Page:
State Audit Confirms Blatant Misspending Inside UCDD
NASHVILLE, Tenn. - A just-released state audit confirms blatant misspending and other questionable conduct inside the Upper Cumberland Development District, putting most of the blame on longtime UCDD executive director Wendy Askins.
That audit backs up all the findings of an exclusive NewsChannel 5 investigation, providing a few previously unknown details about the Cookeville-based agency.
"These types of abuses of the public trust are likely to outrage many citizens who live within the Upper Cumberland Development District boundaries – and rightfully so," Comptroller Justin P. Wilson said in a news release.
"Every public dollar that's spent for the personal benefit of a government official is one less dollar that can be spent to benefit the people who need government services. I hope and trust that the Upper Cumberland Development District will put safeguards in place to guard against this type of waste and abuse in the future."
Among the findings, state auditors concluded:
* Askins "falsified records to obtain reimbursement totaling $2,824 for a political campaign event not related to UCDD." As NewsChannel 5 Investigates first revealed, that event was a fundraiser for former state Rep. Henry Fincher, D-Cookeville.
"Ms. Askins knew it was agency funds," said L. Rene Brison, assistant director of investigations for the comptroller's office. "She requested reimbursement for a check that she had personally paid the caterer and then requested reimbursement for the funds. So she knew.
* The former executive director "used UCDD funds to reimburse herself at least $1,229 for personal expenses." The audit notes that Askins also used agency funds to reimburse herself more than $144,000 in a 30-month period, although "documentation was inadequate, in many instances, to determine whether the expenses ... were for agency or for personal benefit."
Brison conceded that $1,229 is "not that much."
"But this could just be the very tip of the iceberg," Brison added. "She received $144,000 over the course of that 30 months. There was gross lack of documentation so there were just thousands and thousands of dollars where we couldn't determine whether this was for Ms. Askins' personal or if it actually benefited the district."
* Askins personally "authorized the alteration of minutes" to show a transfer of $300,000 in agency funds to Living the Dream, a luxurious residence that was supposed to become a home for needy seniors but that also became home for Askins' and her daughter. Those bogus minutes were first discovered by NewsChannel 5.
The former UCDD boss tried to blame her longtime deputy, Larry Webb. But Webb pointed the finger at Askins, and another agency employee backed up his statement.
"The individual that actually changed the minutes within the computer also said that Ms. Askins brought her documentation of how to change those minutes," Brison said.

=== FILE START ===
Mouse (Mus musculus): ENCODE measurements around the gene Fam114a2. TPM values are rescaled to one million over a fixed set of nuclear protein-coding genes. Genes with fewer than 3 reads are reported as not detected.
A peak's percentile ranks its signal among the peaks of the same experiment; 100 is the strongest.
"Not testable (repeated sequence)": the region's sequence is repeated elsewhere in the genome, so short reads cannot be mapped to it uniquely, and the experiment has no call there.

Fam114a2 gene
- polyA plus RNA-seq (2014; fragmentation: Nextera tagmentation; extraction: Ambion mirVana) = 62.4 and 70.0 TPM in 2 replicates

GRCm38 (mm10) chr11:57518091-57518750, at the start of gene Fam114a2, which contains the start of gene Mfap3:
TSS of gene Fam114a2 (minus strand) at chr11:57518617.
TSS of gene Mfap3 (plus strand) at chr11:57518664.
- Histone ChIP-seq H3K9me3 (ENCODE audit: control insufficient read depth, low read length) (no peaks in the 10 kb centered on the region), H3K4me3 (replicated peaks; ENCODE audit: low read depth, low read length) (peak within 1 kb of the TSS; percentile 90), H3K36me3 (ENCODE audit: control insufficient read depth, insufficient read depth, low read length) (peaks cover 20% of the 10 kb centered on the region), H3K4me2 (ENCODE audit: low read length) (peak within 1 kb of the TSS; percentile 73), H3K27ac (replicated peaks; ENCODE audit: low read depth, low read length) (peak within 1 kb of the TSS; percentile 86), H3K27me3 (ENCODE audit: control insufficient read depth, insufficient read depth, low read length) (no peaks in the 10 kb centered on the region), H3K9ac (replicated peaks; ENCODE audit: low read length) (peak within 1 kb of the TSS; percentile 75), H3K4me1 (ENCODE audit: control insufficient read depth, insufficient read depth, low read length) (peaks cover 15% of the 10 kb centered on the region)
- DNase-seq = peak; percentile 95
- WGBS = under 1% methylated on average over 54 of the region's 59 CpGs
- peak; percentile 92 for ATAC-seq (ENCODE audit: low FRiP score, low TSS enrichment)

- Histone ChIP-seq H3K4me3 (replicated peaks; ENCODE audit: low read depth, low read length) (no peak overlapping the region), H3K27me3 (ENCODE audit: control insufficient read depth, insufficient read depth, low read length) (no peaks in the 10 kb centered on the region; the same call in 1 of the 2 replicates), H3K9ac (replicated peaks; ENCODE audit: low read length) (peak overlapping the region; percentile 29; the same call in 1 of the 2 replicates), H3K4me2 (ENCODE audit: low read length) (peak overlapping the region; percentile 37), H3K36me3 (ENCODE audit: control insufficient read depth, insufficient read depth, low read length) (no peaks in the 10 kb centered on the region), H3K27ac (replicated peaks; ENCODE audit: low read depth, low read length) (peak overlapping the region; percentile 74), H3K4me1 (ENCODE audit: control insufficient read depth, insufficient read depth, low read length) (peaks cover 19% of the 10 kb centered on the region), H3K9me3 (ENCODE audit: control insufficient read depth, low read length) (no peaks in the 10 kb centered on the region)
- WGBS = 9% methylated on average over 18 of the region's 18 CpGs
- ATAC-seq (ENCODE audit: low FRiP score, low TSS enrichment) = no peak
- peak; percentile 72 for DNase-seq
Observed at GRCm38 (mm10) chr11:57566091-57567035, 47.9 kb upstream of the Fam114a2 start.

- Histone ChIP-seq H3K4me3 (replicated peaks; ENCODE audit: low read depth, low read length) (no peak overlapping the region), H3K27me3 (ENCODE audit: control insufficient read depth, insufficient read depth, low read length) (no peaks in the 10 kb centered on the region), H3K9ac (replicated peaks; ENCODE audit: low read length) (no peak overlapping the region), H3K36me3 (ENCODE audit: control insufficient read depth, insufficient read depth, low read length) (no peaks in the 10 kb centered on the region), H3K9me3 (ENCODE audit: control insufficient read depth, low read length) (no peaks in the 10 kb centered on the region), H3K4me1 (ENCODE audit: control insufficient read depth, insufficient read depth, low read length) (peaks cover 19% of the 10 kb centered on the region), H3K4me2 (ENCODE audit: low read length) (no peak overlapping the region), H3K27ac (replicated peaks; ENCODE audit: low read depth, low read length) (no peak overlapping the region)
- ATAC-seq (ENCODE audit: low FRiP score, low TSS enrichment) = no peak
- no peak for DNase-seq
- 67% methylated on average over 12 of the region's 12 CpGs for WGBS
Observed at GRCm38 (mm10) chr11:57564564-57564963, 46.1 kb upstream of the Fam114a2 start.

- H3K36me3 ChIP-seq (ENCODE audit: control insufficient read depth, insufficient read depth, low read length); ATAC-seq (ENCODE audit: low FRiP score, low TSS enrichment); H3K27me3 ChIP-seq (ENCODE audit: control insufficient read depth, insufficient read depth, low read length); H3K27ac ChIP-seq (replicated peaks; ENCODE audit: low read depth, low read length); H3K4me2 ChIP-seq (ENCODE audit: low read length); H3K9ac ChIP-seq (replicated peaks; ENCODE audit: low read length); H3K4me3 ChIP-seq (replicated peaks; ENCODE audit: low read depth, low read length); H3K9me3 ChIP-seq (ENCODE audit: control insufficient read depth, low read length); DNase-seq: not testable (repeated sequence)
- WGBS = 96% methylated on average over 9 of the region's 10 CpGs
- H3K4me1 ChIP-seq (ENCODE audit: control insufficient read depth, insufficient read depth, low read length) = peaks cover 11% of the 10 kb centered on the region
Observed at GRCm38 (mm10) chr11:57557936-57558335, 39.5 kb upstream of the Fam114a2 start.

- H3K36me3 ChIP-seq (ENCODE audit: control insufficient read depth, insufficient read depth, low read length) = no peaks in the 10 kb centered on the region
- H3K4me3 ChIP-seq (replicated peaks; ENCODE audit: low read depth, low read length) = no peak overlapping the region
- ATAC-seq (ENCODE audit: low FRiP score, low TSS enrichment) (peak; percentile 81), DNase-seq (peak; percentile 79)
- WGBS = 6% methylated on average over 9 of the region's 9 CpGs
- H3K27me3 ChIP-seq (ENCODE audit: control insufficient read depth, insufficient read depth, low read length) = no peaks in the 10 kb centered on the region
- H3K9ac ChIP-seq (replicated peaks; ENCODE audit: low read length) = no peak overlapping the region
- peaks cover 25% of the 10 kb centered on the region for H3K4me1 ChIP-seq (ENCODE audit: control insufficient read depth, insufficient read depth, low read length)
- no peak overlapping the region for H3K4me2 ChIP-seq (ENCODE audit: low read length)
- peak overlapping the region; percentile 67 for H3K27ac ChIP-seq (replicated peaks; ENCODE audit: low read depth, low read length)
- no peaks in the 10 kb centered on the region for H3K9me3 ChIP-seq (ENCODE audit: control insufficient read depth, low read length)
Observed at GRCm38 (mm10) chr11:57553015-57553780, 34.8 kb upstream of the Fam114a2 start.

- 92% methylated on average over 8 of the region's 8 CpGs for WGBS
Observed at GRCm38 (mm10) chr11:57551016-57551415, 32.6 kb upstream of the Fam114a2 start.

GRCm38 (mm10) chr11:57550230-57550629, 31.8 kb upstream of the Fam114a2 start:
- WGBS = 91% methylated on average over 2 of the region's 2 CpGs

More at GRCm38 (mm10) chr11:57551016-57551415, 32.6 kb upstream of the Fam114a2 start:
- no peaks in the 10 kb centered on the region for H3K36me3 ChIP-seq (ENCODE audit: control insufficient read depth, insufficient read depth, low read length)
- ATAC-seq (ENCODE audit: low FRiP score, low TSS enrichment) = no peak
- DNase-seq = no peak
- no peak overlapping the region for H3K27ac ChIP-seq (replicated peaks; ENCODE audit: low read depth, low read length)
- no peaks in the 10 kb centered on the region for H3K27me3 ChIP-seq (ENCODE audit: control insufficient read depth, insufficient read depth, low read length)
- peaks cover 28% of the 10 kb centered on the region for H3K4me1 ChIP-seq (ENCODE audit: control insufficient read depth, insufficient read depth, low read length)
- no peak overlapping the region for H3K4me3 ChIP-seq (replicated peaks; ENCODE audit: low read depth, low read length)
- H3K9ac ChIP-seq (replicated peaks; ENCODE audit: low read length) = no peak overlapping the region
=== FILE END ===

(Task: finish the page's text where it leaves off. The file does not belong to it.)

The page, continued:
* Askins also "paid herself at least $9,569 for used furniture and other personal property and also paid family members for second-hand personal property." According to the audit, "Ms. Askins told comptroller investigators that some of the items were 'as good as new,' so she believed it was proper to pay herself the original price."
* She also "deposited a donation specifically intended for the Meals on Wheels program into the Living the Dream project bank account."
* "UCDD funds were used for expensive meals, alcoholic beverages, and other luxury items that did not appear to further governmental or public purposes." In addition, "UCDD funds were used for nonessential cell phone charges, including premium texting and music downloads."
The audit also takes aim at the lack of oversight by the UCDD board, which is made up of elected officials from throughout the 14-county Upper Cumberland region.
"Ms. Askins was allowed to operate with virtually no board oversight," Brison said. "And what I would say to the board is that they're just not window dressing, that they have a responsibility to provide oversight to make sure that the district's operations are benefiting the people it's intended to benefit. They just fell short of that."
The state audit was originally prompted by a request from the Tennessee Commission on Aging and Disability, following questions raised by NewsChannel 5 Investigates. Askins would later claim that she had asked auditors to look at her operations.
On Feb. 24, less than two weeks after NewsChannel 5's first report, the UCDD board placed Askins and her longtime deputy director Larry Webb on administrative leave, pending the outcome of an internal investigation by a Nashville law firm.
Askins resigned on March 20 -- before that investigation was complete.
That audit report will now be forwarded to prosecutors to review.
Cookeville DA Randy York, citing a possible conflict within his office, asked for the appointment of a special prosecutor to review questions regarding UCDD's operations. Knox County DA Randy Nichols was later put in charge of that probe.
The FBI has also been looking into possible violations of federal law.
More stories, documents:
NewsChannel 5 Investigates: UCDD